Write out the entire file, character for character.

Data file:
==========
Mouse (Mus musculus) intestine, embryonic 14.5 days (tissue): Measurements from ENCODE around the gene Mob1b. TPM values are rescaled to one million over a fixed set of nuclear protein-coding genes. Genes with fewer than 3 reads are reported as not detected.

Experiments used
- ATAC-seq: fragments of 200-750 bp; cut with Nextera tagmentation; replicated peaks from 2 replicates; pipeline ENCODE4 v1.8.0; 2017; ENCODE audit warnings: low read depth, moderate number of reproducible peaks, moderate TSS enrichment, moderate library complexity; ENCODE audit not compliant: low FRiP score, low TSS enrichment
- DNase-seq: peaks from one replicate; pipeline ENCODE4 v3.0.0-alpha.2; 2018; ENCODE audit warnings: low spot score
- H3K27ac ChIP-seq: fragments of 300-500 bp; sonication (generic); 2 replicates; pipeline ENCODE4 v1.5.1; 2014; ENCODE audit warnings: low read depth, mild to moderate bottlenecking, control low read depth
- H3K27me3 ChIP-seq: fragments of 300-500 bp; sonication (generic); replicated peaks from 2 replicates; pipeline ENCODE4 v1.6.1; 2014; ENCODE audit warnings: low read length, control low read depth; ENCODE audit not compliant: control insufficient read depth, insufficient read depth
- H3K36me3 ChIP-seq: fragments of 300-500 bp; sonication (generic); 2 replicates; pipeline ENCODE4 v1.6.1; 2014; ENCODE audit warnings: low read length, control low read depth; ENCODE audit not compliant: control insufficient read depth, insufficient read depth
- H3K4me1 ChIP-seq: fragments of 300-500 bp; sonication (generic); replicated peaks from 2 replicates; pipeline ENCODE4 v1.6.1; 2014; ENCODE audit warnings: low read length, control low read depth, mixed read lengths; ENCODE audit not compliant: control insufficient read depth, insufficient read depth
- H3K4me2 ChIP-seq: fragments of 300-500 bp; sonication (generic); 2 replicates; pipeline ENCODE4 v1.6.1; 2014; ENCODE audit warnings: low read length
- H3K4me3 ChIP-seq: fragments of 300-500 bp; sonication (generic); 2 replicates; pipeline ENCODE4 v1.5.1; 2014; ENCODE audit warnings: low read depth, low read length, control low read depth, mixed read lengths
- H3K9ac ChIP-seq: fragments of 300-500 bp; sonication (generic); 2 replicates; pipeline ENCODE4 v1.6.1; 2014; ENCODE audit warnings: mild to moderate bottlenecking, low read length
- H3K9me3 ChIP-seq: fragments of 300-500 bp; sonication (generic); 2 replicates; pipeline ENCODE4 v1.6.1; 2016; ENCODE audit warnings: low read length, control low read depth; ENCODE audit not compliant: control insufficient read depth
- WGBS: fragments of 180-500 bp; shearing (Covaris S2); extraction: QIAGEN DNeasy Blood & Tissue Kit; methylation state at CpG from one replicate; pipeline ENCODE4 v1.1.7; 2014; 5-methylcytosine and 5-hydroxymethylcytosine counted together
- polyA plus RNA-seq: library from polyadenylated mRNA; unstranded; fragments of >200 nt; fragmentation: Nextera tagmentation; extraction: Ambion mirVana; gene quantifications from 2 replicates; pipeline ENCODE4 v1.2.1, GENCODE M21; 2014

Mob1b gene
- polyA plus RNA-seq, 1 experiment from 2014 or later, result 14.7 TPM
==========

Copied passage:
Mouse (Mus musculus) intestine, embryonic 14.5 days (tissue): Measurements from ENCODE around the gene Mob1b. TPM values are rescaled to one million over a fixed set of nuclear protein-coding genes. Genes with fewer than 3 reads are reported as not detected.

Experiments used
- ATAC-seq: fragments of 200-750 bp; cut with Nextera tagmentation; replicated peaks from 2 replicates; pipeline ENCODE4 v1.8.0; 2017; ENCODE audit warnings: low read depth, moderate number of reproducible peaks, moderate TSS enrichment, moderate library complexity; ENCODE audit not compliant: low FRiP score, low TSS enrichment
- DNase-seq: peaks from one replicate; pipeline ENCODE4 v3.0.0-alpha.2; 2018; ENCODE audit warnings: low spot score
- H3K27ac ChIP-seq: fragments of 300-500 bp; sonication (generic); 2 replicates; pipeline ENCODE4 v1.5.1; 2014; ENCODE audit warnings: low read depth, mild to moderate bottlenecking, control low read depth
- H3K27me3 ChIP-seq: fragments of 300-500 bp; sonication (generic); replicated peaks from 2 replicates; pipeline ENCODE4 v1.6.1; 2014; ENCODE audit warnings: low read length, control low read depth; ENCODE audit not compliant: control insufficient read depth, insufficient read depth
- H3K36me3 ChIP-seq: fragments of 300-500 bp; sonication (generic); 2 replicates; pipeline ENCODE4 v1.6.1; 2014; ENCODE audit warnings: low read length, control low read depth; ENCODE audit not compliant: control insufficient read depth, insufficient read depth
- H3K4me1 ChIP-seq: fragments of 300-500 bp; sonication (generic); replicated peaks from 2 replicates; pipeline ENCODE4 v1.6.1; 2014; ENCODE audit warnings: low read length, control low read depth, mixed read lengths; ENCODE audit not compliant: control insufficient read depth, insufficient read depth
- H3K4me2 ChIP-seq: fragments of 300-500 bp; sonication (generic); 2 replicates; pipeline ENCODE4 v1.6.1; 2014; ENCODE audit warnings: low read length
- H3K4me3 ChIP-seq: fragments of 300-500 bp; sonication (generic); 2 replicates; pipeline ENCODE4 v1.5.1; 2014; ENCODE audit warnings: low read depth, low read length, control low read depth, mixed read lengths
- H3K9ac ChIP-seq: fragments of 300-500 bp; sonication (generic); 2 replicates; pipeline ENCODE4 v1.6.1; 2014; ENCODE audit warnings: mild to moderate bottlenecking, low read length
- H3K9me3 ChIP-seq: fragments of 300-500 bp; sonication (generic); 2 replicates; pipeline ENCODE4 v1.6.1; 2016; ENCODE audit warnings: low read length, control low read depth; ENCODE audit not compliant: control insufficient read depth
- WGBS: fragments of 180-500 bp; shearing (Covaris S2); extraction: QIAGEN DNeasy Blood & Tissue Kit; methylation state at CpG from one replicate; pipeline ENCODE4 v1.1.7; 2014; 5-methylcytosine and 5-hydroxymethylcytosine counted together
- polyA plus RNA-seq: library from polyadenylated mRNA; unstranded; fragments of >200 nt; fragmentation: Nextera tagmentation; extraction: Ambion mirVana; gene quantifications from 2 replicates; pipeline ENCODE4 v1.2.1, GENCODE M21; 2014

Mob1b gene
- polyA plus RNA-seq, 1 experiment from 2014 or later, result 14.7 TPM